February 03, 2004
Nuance, Nuisance and Networks
Way back maybe 9 or 10 months ago in the first golden age of social software, the concept of nuance came up. Several people whose opinion I respect mentioned that the then current generation of software, just wasn't nuanced enough to capture the social dynamics properly.
At the time I had a sense I couldn't quite agree, but it was impossible to figure out why. Its not that it wouldn't be great to see more nuanced social software, it certainly would be. But I have my doubts as to just how possible it is. Certainly not impossible, but it seems ever more unlikely as Google's entry into the space, Orkut, makes abundantly clear.
Orkut is in "alpha" so we are going to do the best we can to pass on criticizing their hemorrhoid at the Renaissance Faire aesthetic. No, what we are really interested in is just what happens when a quality software company with massive networking experience enters into this social software space... and falls flat on its face. Rather then adding nuance, Orkut seems to add nothing but nuisance to the social software experience.
A piece of software can be looked at as a conversation between the user and the software itself, and by extension the software's creators. The software exists to figure out what the user wants to do and then to guide them towards their goals. And even in this one to one, software to user relationship its pretty rare to find a truly nuanced piece of software. Of all the software I use extensively I think only two I'm comfortable calling nuanced (in a positive manner at least) are Adobe's Photoshop and Illustrator.
Now when it comes social software, the conversation suddenly gets dramatically more complex. Suddenly the software is not just having a conversation with the user, but its trying to get the various users have conversations with each other. And the software is present in each one of these conversations, butting its ugly head in and shaping the dialogue. All you want to do is connect with your friends, but this damn application keeps getting in way trying to "help". The nuances that the users want are not in the conversation with the program, but in the conversation with their friends.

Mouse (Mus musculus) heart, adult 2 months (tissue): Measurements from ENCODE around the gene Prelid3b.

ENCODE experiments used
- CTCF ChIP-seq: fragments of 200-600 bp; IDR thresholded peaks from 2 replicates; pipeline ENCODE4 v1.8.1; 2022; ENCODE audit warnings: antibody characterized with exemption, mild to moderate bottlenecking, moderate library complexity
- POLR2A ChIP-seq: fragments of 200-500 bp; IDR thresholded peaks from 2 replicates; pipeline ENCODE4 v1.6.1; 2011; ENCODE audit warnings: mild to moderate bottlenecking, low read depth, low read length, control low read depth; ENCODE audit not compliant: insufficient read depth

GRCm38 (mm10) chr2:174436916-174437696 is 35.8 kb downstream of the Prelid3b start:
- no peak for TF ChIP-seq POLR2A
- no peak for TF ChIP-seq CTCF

Over on Many 2 Many David Weinberger has a good post on part of the reason social software like Orkut keeps getting in the way. Social ties and conversations are inherently fuzzy and blurry. In Deleuzian terms they exist within smooth space, where as the databases powering social software programs are striated by definition. The more datapoints the software tries to define, the more violence it does to the fuzzy nuanced connections that construct real friendship and relationships.
In many ways it is the stripped down dataset of Friendster that allows for nuance. It isolates one key variable essential for building a social network and then gets the hell out of the way. Orkut by contrast tries to define all sorts of data, coolness, sexiness, reliability, and in the process just makes a fool of itself. All 7 of my Orkut friends are of course 3 smiles reliable, 3 ice cubes cool and 3 hearts sexy. But I've actually met less of half of them, so I have an advantage in making those judgements... But really, do you want to explain why you only gave someone two smiles, or why you gave one sister a heart more then the other? This isn't a space you want to be hanging out in. Each datapoint that Orkut grabs is striation, a point of potential conflict, a nuisance not a nuance.
A good social software programmer could do well learning from the great social engineers and machines of our time, the waiter and the restaurant. The restaurant provides a table of you and your companions. It provides the setting (food and drink) to make the conversation comfortable. And then it disappears in the background, allowing your conversation to develop on its own.
A good waiter is there when you need him or her and then disappears. The waiter doesn't provide the conversation, the waiter provides the elements to make the conversation comfortable. But when you need service, switch. The good waiter is there, always ready to react if something goes wrong, but never interupting the natural flow of your conversation. Provide the setting, maintain it discreetly, stay aware of requests for help, but otherwise disappear.Posted by Abe at February 3, 2004 10:11 AM